The Art Institute of Chicago started as a storehouse for plaster casts to support the students‘ need to draw Greek and Roman statues. Eventually, it became a museum of art. I’ve been thinking about training and my long rejection of the idea. And then I met up with a verse on the training of an elephant in ancient India, and misread the verse, thinking they had the same problem with training that I did.
Yesterday I had a little thing going with a squirrel. He was trying to stay cool by laying his belly on a branch of a tree in the shade. I watched him, and he watched me, and eventually, he went back to work, scavenging pecans from our not too fruitful pecan tree, and I going in the house to get more garbage for trash collection day tomorrow.
Squirrels seem to have been well designed. Their natural instincts seem to work. Animals seem to share that quality of being authentic and functional. They don’t need the training to accomplish their higher needs unless they become domesticated.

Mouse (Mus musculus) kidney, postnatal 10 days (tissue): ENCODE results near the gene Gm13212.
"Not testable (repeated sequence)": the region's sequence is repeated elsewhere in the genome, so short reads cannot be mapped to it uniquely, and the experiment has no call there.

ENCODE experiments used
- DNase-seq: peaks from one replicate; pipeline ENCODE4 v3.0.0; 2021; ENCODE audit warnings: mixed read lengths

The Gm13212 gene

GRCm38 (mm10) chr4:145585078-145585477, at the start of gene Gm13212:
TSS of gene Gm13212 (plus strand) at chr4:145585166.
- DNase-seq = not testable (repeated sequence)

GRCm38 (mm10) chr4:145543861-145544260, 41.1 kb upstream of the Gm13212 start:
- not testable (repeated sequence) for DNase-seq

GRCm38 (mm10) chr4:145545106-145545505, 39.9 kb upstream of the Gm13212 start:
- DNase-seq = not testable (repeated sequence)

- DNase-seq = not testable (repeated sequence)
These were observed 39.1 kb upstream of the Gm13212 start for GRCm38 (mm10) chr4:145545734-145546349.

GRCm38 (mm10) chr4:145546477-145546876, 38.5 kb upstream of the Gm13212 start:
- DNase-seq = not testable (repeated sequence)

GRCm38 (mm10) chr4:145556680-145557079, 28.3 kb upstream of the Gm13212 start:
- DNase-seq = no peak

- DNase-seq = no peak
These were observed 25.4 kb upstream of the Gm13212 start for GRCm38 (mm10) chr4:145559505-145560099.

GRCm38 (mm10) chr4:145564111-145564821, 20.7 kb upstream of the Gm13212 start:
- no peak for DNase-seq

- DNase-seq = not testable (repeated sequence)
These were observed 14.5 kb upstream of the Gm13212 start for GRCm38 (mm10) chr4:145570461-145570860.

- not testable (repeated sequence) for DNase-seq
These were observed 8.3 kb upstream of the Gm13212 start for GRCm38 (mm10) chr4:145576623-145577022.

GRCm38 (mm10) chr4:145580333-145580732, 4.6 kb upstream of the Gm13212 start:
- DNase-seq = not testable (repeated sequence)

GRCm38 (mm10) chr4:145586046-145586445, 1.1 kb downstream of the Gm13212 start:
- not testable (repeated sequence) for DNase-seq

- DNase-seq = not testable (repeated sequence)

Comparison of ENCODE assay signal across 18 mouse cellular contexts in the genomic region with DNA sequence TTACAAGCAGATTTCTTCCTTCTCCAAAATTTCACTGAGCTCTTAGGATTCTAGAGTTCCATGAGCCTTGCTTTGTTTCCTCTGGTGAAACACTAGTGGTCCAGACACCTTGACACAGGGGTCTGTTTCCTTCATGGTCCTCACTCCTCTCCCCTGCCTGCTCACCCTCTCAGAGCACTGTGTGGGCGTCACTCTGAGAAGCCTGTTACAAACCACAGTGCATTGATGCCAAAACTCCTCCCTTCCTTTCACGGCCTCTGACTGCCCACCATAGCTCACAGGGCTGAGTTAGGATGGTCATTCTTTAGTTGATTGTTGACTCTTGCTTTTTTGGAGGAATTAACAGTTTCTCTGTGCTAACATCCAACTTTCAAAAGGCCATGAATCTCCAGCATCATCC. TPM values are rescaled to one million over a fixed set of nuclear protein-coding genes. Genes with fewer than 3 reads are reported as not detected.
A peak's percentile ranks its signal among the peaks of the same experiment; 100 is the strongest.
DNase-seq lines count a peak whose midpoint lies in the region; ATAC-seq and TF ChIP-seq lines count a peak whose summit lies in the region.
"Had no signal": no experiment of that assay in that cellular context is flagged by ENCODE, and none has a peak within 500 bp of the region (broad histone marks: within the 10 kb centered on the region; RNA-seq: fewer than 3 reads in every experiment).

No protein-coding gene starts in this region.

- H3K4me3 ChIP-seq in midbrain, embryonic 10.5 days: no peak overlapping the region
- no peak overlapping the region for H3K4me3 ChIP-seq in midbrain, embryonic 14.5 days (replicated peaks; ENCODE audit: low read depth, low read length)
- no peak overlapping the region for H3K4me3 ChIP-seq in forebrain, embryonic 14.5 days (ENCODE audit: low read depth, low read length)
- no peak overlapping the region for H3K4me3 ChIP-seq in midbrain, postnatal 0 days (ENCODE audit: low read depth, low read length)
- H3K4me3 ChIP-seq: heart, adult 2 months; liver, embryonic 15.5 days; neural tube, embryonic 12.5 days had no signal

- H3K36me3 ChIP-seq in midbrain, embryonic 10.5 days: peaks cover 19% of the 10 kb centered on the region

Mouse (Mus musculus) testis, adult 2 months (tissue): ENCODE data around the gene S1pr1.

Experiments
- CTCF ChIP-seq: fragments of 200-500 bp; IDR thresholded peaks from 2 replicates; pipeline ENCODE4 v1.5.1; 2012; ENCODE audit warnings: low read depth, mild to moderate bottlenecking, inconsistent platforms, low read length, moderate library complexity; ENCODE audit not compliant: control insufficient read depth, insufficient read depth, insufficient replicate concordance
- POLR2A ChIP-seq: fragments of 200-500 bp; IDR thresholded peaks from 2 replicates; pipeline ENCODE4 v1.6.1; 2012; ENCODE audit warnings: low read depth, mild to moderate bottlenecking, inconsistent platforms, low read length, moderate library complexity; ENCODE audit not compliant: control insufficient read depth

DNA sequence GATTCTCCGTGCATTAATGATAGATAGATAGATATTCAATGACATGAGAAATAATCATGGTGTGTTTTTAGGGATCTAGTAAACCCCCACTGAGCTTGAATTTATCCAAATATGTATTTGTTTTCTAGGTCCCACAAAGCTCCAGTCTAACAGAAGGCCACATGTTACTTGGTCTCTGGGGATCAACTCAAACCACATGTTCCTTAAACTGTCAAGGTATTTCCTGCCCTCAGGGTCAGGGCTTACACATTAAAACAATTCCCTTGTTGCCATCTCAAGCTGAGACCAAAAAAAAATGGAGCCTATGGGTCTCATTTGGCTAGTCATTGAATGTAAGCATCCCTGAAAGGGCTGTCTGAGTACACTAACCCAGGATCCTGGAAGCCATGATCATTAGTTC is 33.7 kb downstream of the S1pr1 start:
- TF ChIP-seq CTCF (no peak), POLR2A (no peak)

Elephants do well without us. But when we want to ride them we have to tame them. I’m not sure that they become happier and more fulfilled. I’ll have to ask my elephant friends.
It seems that humans need a lot more work. Our natural instincts get us in all kinds of trouble, We pass the fridge and eat more than we need for energy. We get infatuated and our life goes astray. We sit on a meditation cushion and drift off into Lala land. Why? Why can’t we just follow our instincts?
We train and train. All of us are doing one ironman or ironwoman after another. I had looked forward to retirement so I could stop trying so hard. I thought I could just be me, and follow every whim. Little did I know I’d have to face one boot camp after another.